A few years ago I bought a cookbook titled "Kill It and Grill It" for my boyfriend, a Yale grad who hunted and fished. Admittedly, I offered the gift ironically. I'd been drawn to it by its cover photo of '70s rocker Ted Nugent and his wife, Shemane, each clad in a denim vest and clutching a rifle and knife, respectively. As a native of rural Michigan, I saw the image as both funny and dismaying. They kind of look like families I grew up with, I thought. But who buys a cookbook with a gun on it?
And yet, thumbing through it at home, I found passages that were eerily similar to the books and articles on local food I was beginning to read with regularity. On Page 121, I found something that could have been written by Michael Pollan. "The closer we can get to eating fruit from the tree, meat off the hoof, or vegetables from the ground, the better," wrote Shemane in the 2002 book.
Shemane also warns that, in analyzing food ingredients: "If you can't pronounce it, chances are it is not real food." Sound familiar? Pollan's Food Rule No. 7, formulated nearly a decade later, advises us, "Avoid food products containing ingredients a third-grader cannot pronounce."
It would be easy to dismiss this overlap as little more than a missed opportunity for a reality show: A boar-hunting battle between Nugent and Pollan, or a cook-off between Alice Waters and Shemane. There is plenty on which ardent pro-gun supporters and the marquee names advocating for local and sustainable food do not agree. And yet, maybe that's precisely the point.
One reason those imagined contests are funny is that we tend to think that taking food seriously is the exclusive domain of those who are affluent, well educated and — let's be honest — liberal. These assumptions are made by all sides, whether it's Alice Waters insisting that some people don't eat well because they prefer "to buy Nikes, two pairs," or Sarah Palin tweeting thatMichelle Obama's efforts to make school food healthier represent a "nanny state run amok!"
Both comments are painfully far removed from the reality of most Americans' lives. I know this not from my daily life as a writer in New York but because, in 2009 and 2010, I worked — and ate and lived — undercover researching America's food system for a book. I made use of food banks alongside indigenous Mexicans I met in California fields, shared lunch breaks with single moms on my shift at a Michigan Wal-Mart, ate with my fellow kitchen workers at a New York City Applebee's. If there's one thing I learned, it's that Palin and Waters are missing a very important fact: Many (and I would guess most) Americans care quite a lot about their food and health. The problem is that many of them find it incredibly difficult, because of time and money and access, to do much to improve the quality of what they eat.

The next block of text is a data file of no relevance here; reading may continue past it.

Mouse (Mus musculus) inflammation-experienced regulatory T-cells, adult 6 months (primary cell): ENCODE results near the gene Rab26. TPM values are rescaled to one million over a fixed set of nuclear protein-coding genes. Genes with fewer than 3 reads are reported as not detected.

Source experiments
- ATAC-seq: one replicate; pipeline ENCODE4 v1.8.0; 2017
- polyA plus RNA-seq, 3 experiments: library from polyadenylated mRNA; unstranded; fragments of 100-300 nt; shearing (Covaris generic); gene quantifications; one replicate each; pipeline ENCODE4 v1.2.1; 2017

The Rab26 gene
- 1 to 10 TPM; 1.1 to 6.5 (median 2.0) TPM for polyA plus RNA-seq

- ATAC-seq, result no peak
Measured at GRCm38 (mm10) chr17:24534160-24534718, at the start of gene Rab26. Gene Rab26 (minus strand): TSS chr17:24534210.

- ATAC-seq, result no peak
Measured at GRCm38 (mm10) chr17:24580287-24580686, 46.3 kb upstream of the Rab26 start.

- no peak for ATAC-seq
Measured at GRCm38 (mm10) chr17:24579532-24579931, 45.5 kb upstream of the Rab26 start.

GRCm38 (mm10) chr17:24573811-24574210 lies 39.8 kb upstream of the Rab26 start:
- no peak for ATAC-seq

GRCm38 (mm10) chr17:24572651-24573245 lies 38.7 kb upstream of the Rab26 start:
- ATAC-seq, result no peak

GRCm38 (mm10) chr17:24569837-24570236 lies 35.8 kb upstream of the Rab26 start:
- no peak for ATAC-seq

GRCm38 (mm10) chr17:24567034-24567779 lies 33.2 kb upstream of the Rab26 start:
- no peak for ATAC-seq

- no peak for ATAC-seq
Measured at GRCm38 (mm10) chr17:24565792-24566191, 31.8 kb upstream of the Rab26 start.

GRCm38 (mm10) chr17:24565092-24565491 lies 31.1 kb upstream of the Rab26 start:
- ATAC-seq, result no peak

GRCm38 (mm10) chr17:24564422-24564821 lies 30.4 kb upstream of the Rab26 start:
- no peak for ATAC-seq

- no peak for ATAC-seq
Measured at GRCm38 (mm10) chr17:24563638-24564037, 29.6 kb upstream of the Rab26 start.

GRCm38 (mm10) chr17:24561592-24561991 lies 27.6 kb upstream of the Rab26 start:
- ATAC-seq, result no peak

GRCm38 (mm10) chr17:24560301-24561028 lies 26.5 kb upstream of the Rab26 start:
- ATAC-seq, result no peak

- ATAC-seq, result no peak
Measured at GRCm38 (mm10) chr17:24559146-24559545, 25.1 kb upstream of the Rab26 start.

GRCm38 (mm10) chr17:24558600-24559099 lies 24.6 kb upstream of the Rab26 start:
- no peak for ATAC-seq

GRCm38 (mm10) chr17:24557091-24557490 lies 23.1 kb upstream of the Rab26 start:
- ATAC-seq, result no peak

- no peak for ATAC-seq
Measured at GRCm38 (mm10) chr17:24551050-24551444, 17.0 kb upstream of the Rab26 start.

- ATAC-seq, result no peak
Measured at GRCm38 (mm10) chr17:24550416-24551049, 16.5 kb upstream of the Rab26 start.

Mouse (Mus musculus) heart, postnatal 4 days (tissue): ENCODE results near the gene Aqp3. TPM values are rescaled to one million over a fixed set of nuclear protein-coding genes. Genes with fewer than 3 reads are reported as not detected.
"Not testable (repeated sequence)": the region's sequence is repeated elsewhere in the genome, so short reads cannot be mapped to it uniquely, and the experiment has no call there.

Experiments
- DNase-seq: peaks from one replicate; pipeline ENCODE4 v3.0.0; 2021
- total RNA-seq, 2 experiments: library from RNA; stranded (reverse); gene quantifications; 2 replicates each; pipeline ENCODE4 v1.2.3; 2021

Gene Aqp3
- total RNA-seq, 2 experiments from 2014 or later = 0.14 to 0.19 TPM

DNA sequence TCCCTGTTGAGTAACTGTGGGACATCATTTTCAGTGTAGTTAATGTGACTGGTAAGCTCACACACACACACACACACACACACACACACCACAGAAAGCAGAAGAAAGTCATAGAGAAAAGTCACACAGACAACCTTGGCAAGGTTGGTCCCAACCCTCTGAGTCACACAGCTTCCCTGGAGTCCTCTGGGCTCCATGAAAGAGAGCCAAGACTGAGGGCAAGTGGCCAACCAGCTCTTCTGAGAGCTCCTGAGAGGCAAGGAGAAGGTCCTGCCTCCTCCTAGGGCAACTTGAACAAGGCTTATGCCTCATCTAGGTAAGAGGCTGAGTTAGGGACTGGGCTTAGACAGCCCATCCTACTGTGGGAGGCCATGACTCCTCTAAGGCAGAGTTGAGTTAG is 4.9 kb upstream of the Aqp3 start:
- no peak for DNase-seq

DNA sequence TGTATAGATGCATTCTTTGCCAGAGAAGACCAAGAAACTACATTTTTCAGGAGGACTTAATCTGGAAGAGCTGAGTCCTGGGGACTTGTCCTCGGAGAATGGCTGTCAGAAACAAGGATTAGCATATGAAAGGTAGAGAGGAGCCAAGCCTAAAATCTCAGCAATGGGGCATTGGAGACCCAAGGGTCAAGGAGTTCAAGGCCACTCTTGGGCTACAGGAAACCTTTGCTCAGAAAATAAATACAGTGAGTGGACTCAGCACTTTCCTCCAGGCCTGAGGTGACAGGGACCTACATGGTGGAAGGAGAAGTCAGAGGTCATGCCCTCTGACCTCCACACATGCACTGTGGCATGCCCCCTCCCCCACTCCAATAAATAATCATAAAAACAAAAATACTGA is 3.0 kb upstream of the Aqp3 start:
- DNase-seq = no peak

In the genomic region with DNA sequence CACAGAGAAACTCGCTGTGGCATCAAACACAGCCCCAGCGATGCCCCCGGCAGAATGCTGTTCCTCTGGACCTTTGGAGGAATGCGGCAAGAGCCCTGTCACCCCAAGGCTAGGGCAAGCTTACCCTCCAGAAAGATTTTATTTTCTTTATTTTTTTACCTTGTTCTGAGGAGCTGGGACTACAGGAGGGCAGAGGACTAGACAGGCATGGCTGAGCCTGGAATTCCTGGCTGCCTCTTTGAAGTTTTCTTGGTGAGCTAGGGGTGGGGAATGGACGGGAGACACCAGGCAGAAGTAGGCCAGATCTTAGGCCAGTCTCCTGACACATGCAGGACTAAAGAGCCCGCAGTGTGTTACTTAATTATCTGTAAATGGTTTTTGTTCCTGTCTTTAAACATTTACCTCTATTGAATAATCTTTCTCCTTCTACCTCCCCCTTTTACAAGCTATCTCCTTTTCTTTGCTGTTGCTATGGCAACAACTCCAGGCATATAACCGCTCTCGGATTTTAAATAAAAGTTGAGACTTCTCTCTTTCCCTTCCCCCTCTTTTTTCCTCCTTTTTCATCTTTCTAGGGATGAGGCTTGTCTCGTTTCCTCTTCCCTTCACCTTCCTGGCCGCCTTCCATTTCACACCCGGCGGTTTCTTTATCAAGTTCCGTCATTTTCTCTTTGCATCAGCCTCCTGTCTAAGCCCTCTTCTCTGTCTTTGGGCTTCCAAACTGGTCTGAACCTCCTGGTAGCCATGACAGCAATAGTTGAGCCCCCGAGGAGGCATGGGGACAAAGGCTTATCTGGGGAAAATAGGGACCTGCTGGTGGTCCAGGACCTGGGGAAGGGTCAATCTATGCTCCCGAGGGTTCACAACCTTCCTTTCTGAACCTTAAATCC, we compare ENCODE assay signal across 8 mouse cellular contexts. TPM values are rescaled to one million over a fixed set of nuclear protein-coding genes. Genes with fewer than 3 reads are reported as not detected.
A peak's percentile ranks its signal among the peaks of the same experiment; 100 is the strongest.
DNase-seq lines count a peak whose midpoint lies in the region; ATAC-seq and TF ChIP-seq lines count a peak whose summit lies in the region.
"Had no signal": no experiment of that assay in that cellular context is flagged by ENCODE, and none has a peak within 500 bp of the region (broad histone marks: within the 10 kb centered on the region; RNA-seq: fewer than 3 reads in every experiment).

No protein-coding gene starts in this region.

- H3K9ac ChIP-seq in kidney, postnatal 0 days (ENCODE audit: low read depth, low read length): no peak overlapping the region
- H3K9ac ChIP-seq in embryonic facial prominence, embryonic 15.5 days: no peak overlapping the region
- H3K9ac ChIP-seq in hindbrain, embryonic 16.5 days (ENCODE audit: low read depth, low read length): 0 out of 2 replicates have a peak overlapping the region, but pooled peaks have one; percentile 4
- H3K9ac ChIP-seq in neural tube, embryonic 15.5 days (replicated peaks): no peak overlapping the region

It was Patti Good, a Kmart cashier from a declining Detroit suburb, who drove that point home for me. I was interviewing people who receive federal food assistance and participate in a matching-funds program called Double Up Food Bucks at the city's Eastern Market, a bustling retail and wholesale farmers market spread across five massive sheds that have stood there for 150 years. Patti had driven 13 miles to get an extra $20 for produce. "You can't afford stuff like that all the time," she said of oranges, adding that last year, with Double Up's help, she'd been able to afford a real splurge: a pineapple.
Eastern Market is a bright spot in Detroit's food landscape. City residents there have only about 1.6 square feet of grocery store per person; industry metrics consider 3 feet per person to be necessary to facilitate a sufficient food supply.
Nationwide, 23.5 million Americans live in "food deserts" — neighborhoods with insufficient grocery stores. The traditional explanation for food deserts is that there is insufficient demand for groceries in some neighborhoods, but Patti made me wonder if this isn't a semantic hiccup. People everywhere have to eat; there is always demand for food, just as there is always demand for water. The challenge isn't that people don't want fresh food; rather, it's how to get it to them at affordable prices. Supermarkets are one way, though their absence in communities, one expert told me, is an example of a "market failure." Eastern Market offers another — and one, I noticed, that kept prices competitive by nixing the middleman.
Between Patti and the Nugents, I've lost any patience for the idea that caring about food is elitist; that's just culture war posturing. Now, when people spout off about foodie pretensions or the poor's misplaced priorities, I tell them about Patti, or I urge them to read the first few pages of "Kill It and Grill It."
"It is good to know exactly where one's food comes from," writes Ted. "We sure as hell wouldn't waste good hunger or any one of our much anticipated family mealtimes on fast food or junk food."
So is Nugent a foodie? Given the term's liberal, urban connotations, I doubt it. But the ideas he shares with the people who are offer a compelling reminder that good food is something on which most Americans already agree.
Tracie McMillan is the author of "The American Way of Eating and a senior fellow at the Schuster Institute for Investigative Journalism.